Which means that, if we want to do something to improve diplomatic relations and free Mrs. Zaghari-Ratcliffe, they’ll both have to go.

Boris Runs Away from Questions on Gaza Massacre

Published by Anonymous (not verified) on Tue, 22/05/2018 - 6:21pm in

This comes from Gordon Dimmack’s channel on YouTube. It’s his report and comments about Boris Johnson showing once again how massively unsuited he is to be foreign secretary. After the Gaza massacre, Labour’s Emily Thornberry rose to ask for the government’s statement on the mass murder, and how it would affect the peace process. As you can see from the video below, before Thornberry has even asked the question, Boris gets up and rushes out of the chamber almost as soon as Bercow announces that she is to speak.

The reason he does is, as Dimmack shows, parliamentary questions are tabled in a schedule given to MPs, so that they know exactly what questions they will be facing and which are going to be discussed. Boris therefore knew the question was coming, and definitely didn’t want to answer it. And so he did a runner.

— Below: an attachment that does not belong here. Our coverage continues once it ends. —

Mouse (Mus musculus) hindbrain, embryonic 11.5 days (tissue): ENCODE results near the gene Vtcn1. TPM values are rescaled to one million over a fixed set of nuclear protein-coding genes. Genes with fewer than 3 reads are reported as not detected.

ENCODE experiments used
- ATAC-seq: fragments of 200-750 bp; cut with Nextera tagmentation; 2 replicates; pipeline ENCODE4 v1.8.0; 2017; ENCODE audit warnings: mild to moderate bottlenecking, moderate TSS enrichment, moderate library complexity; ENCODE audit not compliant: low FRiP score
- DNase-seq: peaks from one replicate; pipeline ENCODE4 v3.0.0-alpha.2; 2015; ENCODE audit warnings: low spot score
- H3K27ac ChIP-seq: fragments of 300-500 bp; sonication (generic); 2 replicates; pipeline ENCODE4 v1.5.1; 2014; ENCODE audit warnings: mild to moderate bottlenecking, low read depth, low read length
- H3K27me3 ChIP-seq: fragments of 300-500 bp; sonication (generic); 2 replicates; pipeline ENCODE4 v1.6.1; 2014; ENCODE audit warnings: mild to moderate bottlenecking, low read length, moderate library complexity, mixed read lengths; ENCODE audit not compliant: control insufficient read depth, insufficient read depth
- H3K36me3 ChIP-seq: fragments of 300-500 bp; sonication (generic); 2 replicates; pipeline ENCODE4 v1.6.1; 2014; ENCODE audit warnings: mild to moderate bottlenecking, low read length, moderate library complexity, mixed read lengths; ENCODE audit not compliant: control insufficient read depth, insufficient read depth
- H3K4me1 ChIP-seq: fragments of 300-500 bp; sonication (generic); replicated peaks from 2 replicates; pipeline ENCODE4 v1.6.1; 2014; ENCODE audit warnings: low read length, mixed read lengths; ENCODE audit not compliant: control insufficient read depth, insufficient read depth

And this isn’t the first time BoJo the Clown has run away from Thornberry. Dimmack himself says that he had a bit of Deja Vu when watching Boris. He then found that Boris had indeed done it once before. This was back in February, when Emily Thornberry tormented him by rising to ask a question about Northern Ireland. Johnson couldn’t – or wouldn’t – answer that one either, and so he fled.

It’s becoming increasingly obvious that Boris Johnson is massively incompetent, and it’s a real mystery why he got the post in the first place. This is the man, whose ill-judged and erroneous comments resulted in the Iranians adding more years to Nazanin Zaghari-Ratcliffe’s sentence, who started reciting the ‘Road to Mandalay’ in Thailand’s holiest Buddhist temple, and who managed to increase tensions with Russia during talks to calm them down. I suppose one answer to how he got the job in the first place was because the Tories were impressed with the way he handled the Chinese at the Beijing Olympics in 2008. But I think the real reason is simply Tory internal politics. Boris is an inveterate intriguer, who can’t be trust for an instant. May wants to keep in the government, where she can keep an eye on him, rather than exclude him from power and give him the freedom to attack her. It looks to me very much like a case of the old saying ‘keep your friends close, and your enemies closer’.